text provided by http://www.wimp.com/oldtree/

jessehimself:

It’s an old custom in the United Kingdom that when a visitor sees a money tree, he wedges in his own spare change. When you hammer in your coin, you make a wish. These trees are literally covered in the wishes of strangers. Most of the money trees are in Cumbria in West England and Portmeirion, along the Afon Glaslyn River in Wales. The tradition goes back to 18th century Scotland when florins were hammered into trees with a prayer to take away sickness.

text provided by http://www.wimp.com/oldtree/

(via yoursocialconstructsareshowing)

evilfeminist:

Zero trust in male midwives or gynecologists

(via iamayoungfeminist)

look at how fucking cute my little is. 

Representin the Penguin Family

I’m obsessed.

Aghhhh this is so creepy. Even when I decide it’s time to have kids, I think my gut reaction to pictures like this will be “GET THIS THING THE FUCK OUT OF ME.” 

It’s like an alien growing inside you… So weird. 

I mean, it’s kind of cool that I have the ability to grow another human inside me.

But also gross and weird.

Aghhhh this is so creepy. Even when I decide it’s time to have kids, I think my gut reaction to pictures like this will be “GET THIS THING THE FUCK OUT OF ME.”

It’s like an alien growing inside you… So weird.

I mean, it’s kind of cool that I have the ability to grow another human inside me.

But also gross and weird.

My flash broke 😣. Kinda fixed it with a rubber band. Kinda.

Where can I watch American Horror Story?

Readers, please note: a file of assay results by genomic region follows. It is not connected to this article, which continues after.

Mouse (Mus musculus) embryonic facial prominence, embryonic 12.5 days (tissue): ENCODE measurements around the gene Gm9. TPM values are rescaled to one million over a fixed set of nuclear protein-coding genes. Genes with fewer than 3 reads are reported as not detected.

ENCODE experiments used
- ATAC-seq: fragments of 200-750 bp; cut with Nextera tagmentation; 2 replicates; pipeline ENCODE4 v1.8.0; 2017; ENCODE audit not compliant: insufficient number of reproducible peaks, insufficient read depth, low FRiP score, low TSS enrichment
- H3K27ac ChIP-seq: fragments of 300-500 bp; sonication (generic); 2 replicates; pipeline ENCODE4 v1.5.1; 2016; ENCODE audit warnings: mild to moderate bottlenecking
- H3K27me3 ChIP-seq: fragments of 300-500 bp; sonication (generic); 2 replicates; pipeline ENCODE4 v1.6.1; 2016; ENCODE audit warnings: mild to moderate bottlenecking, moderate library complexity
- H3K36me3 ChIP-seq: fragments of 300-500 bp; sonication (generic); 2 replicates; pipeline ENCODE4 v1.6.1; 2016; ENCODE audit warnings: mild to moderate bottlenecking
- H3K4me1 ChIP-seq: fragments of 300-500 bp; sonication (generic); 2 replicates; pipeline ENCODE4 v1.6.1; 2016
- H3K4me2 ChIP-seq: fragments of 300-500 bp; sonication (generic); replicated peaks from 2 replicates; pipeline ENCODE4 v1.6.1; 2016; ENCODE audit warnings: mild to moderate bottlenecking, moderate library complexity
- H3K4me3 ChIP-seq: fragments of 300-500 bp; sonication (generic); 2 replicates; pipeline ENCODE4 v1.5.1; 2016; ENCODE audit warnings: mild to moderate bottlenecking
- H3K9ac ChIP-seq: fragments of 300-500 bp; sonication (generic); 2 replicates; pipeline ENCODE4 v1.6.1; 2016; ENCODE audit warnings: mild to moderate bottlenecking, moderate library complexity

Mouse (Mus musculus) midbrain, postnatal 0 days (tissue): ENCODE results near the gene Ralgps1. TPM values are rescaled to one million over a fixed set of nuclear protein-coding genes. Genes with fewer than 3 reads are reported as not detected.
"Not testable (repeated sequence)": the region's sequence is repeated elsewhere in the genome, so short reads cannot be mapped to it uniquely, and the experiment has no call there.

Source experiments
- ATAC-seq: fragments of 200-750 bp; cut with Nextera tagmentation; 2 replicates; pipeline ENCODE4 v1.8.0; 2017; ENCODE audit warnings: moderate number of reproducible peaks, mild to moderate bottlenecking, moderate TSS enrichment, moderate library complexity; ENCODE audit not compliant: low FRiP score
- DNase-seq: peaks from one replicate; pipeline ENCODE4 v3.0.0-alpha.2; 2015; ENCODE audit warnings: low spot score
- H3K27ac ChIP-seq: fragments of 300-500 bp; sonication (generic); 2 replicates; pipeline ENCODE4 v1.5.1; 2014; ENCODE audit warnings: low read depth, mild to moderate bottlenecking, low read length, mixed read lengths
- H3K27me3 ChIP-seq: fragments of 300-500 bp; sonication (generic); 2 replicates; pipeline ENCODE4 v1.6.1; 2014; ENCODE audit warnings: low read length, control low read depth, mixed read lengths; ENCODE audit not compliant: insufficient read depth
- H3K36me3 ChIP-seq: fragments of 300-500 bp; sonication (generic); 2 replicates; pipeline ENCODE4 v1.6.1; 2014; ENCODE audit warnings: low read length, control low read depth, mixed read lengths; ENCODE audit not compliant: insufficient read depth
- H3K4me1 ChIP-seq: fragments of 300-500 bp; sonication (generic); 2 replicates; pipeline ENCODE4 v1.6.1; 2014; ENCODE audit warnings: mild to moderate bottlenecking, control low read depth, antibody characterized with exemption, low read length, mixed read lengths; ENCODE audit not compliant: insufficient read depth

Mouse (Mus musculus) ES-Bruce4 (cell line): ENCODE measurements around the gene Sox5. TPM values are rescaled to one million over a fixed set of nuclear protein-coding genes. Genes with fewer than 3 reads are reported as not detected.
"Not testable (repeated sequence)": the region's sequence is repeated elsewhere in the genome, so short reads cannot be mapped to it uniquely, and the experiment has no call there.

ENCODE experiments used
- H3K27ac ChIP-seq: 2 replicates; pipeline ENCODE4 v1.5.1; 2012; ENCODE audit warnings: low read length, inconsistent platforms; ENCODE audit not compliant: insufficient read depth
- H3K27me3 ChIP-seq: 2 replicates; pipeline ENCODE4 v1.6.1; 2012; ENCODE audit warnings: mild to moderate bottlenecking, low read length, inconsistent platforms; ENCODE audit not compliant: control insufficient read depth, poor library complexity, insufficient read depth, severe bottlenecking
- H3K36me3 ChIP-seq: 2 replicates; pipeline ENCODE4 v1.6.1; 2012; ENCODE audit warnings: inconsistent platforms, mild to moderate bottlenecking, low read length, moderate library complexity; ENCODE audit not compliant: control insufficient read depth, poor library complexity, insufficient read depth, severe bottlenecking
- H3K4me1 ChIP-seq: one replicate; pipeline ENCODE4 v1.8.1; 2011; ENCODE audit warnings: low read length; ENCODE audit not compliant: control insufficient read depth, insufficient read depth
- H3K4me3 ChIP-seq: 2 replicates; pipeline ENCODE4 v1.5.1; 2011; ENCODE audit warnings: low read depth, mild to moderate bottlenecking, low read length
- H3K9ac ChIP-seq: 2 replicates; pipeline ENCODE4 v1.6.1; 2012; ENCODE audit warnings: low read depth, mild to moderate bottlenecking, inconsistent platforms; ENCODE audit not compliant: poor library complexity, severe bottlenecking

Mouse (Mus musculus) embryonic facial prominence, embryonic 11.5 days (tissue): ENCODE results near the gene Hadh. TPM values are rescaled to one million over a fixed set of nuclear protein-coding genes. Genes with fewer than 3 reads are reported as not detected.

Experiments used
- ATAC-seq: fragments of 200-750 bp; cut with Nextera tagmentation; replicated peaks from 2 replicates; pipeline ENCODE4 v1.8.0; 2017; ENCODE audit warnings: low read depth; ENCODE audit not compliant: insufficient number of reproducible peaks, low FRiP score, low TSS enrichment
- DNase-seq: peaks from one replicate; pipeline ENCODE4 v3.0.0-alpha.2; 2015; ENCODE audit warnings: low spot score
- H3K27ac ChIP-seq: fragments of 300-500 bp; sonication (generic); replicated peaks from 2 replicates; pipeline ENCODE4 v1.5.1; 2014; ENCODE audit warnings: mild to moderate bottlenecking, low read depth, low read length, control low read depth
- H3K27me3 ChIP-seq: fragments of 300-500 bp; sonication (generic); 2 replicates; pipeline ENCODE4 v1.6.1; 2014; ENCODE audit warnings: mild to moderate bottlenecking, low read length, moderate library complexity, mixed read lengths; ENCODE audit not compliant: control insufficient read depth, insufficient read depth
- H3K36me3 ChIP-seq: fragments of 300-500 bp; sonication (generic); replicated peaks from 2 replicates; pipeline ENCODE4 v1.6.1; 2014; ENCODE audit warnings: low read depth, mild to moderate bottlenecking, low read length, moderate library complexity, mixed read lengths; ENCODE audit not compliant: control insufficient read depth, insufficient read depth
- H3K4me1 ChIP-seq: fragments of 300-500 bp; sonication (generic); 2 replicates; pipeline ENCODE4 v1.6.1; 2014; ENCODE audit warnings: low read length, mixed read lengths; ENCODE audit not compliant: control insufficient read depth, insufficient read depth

Fooooh freee?

alittlebitnerdy:

I shall build a shrine to Kim and North with this image…..

baptistes:

thefakeoriginal:

Same

This is like the funniest picture ive seen in my humble 19 years of life

(via compromised-emotionally)

iamayoungfeminist:

So excited for this event, but even more excited that the lovely Jan Wilberg is coming back to CMU. She is one of my mentors and such an incredible woman. I hope to see you all there! #feminism #abortion #provoice

The event my student group is putting on! 

Working on a poster design for SAPA’s Walk a Mile in Their Shoes event.

Q

suchhypocrates asked:

Hey ! I wanted to know, only if it doesn't bother you to answer me, what do you think of the medias portrayals of adopted kids ? I find it weird how most of them hate their adoptive parents/absolutely want to meet their biological mothers, but I'm not personnaly adopted so I don't really know, what about you ?

A

Yeah, most media representations are terrible. For myself and most other adoptees I have spoken to, biological parents are more of a curiosity than some deep connection.

The only cases where I frequently see adoptees that feel a need to find their birth parents are in trans national or trans racial adoptees. I think their search for their birth parents is more of a search for their “roots,” but you would have to ask them.